Author Topic: Mead fermentation  (Read 6159 times)

Offline jmmcfarland

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Mead fermentation
« on: June 06, 2012, 09:07:11 AM »
I started my first mead a month ago. I was planning on transferring to my secondary but my last gravity reading was still high (1.065). Any advice would be appreciated. Also O.G. was 1.110.

Offline nateo

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Re: Mead fermentation
« Reply #1 on: June 07, 2012, 03:45:19 AM »
Nutrients? PH? Temp? Yeast Strain?
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Offline jmmcfarland

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Re: Mead fermentation
« Reply #2 on: June 09, 2012, 10:44:17 AM »
I added Gypsum, acid blend, yeast extract, Irish moss and Champagne yeast. My PH is 3.2 and my temp is 76 degrees.

Offline nateo

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Re: Mead fermentation
« Reply #3 on: June 09, 2012, 11:14:08 AM »
Acid blend should really be used post-ferment, to taste. Yeast gets grumpy under pH - 4. How much yeast did you use? Did you rehydrate it?
In der Kürze liegt die Würze.

Offline jmmcfarland

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Re: Mead fermentation
« Reply #4 on: June 10, 2012, 07:17:33 AM »
I only used one package of yeast that I didn't hydrate per the instructions. I'll take note to hold acid blend till after fermentation. I went ahead and moved it over to my secondary yesterday. Fermentation is still going. Just seems to be very slow.

Offline nateo

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Re: Mead fermentation
« Reply #5 on: June 10, 2012, 07:30:37 AM »
The reason you're supposed to rehydrate yeast is so it can take in water in an unstressful environment. Dry yeast act like a sponge when they're rehydrating. They can't control their cellular pumps while they're dry, so anything in the rehydration liquid will rush into the cells. So the must rushed into the cells, and the yeast's stored-up nutrients rushed out of the cells, and then the yeast struggled to pump out the excess sugar.

Any gravity over 1.040 or so has a harmful level of osmotic pressure for unhealthy yeast. Anything over 1.100 or so has a harmful level of osmotic pressure for healthy yeast. Osmotic pressure literally squeezes the guts out of yeast, if their cell membrane isn't healthy enough to resist it.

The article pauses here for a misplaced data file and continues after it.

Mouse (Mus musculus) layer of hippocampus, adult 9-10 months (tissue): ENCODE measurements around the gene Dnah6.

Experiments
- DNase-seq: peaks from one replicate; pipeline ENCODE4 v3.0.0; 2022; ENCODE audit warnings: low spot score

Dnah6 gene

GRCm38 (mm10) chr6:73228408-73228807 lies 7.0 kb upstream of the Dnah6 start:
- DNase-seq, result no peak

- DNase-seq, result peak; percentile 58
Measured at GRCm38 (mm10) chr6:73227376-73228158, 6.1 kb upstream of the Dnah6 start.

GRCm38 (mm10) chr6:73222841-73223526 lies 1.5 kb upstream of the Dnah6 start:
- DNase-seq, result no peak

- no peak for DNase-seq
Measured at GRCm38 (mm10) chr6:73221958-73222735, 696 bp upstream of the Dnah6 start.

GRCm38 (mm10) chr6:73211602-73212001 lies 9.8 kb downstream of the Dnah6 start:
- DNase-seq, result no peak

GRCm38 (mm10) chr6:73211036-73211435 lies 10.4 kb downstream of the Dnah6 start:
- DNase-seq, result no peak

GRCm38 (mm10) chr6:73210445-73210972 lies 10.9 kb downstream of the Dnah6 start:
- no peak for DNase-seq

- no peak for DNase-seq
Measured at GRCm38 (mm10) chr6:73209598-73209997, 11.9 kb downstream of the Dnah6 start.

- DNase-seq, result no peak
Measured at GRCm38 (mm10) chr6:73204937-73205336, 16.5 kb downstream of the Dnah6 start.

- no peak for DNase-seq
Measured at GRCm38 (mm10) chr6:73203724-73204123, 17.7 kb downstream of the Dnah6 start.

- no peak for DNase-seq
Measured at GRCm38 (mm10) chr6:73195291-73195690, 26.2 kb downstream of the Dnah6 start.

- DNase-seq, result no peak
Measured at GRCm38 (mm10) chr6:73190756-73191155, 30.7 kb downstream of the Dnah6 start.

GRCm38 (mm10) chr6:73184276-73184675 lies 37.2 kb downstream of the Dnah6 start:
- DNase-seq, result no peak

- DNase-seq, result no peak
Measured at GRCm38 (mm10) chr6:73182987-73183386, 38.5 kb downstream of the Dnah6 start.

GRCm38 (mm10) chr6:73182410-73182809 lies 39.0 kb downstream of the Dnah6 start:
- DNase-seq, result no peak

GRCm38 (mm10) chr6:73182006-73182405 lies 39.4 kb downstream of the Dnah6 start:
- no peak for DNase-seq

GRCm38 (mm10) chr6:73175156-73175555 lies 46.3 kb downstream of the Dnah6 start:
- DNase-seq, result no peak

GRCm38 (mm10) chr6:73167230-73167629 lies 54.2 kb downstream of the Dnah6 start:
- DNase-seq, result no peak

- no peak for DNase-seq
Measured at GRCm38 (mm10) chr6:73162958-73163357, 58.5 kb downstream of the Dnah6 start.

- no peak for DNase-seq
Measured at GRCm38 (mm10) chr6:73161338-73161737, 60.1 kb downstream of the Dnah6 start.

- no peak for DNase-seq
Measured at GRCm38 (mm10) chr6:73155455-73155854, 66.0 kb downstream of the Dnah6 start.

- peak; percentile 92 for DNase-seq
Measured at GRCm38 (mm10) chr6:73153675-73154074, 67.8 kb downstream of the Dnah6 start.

Basically, you killed most of your yeast by dumping straight into the must. The yeast that was left was unhealthy, and has struggled to ferment your must. I'd expect it to continue to limp along for months. If that's not something you want to deal with, get a few packs of yeast, rehydrate them properly, then add those to the seconday. Red Star yeast is like $0.50/pack and you can't really use too much.   
In der Kürze liegt die Würze.

Offline nateo

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Re: Mead fermentation
« Reply #6 on: June 10, 2012, 07:42:41 AM »
If you haven't seen this, you need to:
http://www.ahaconference.org/wp-content/uploads/presentations/2008/KrisEngland_NHC.pdf

That .pdf changed my life. If your mead takes more than two weeks to finish, you're doing it wrong.
In der Kürze liegt die Würze.

Offline jmmcfarland

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Re: Mead fermentation
« Reply #7 on: June 11, 2012, 09:29:06 AM »
Thanks for the advice. I will take all this into consideration in my next batch. Now I'm going to try and salvage this one.

Offline nateo

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Re: Mead fermentation
« Reply #8 on: June 11, 2012, 10:02:39 AM »
I'd probably use 6-8 packs, and see how that goes. Honey is expensive and spending $3-4 on yeast is cheap, comparably.
In der Kürze liegt die Würze.

Offline jmmcfarland

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Re: Mead fermentation
« Reply #9 on: August 02, 2012, 08:14:09 AM »
Mead has cleared thoroughly and was bottled last night. It finished at 1.010 and tastes great! Thank you for the advice. I will be attempting a Prickly pear melomel next.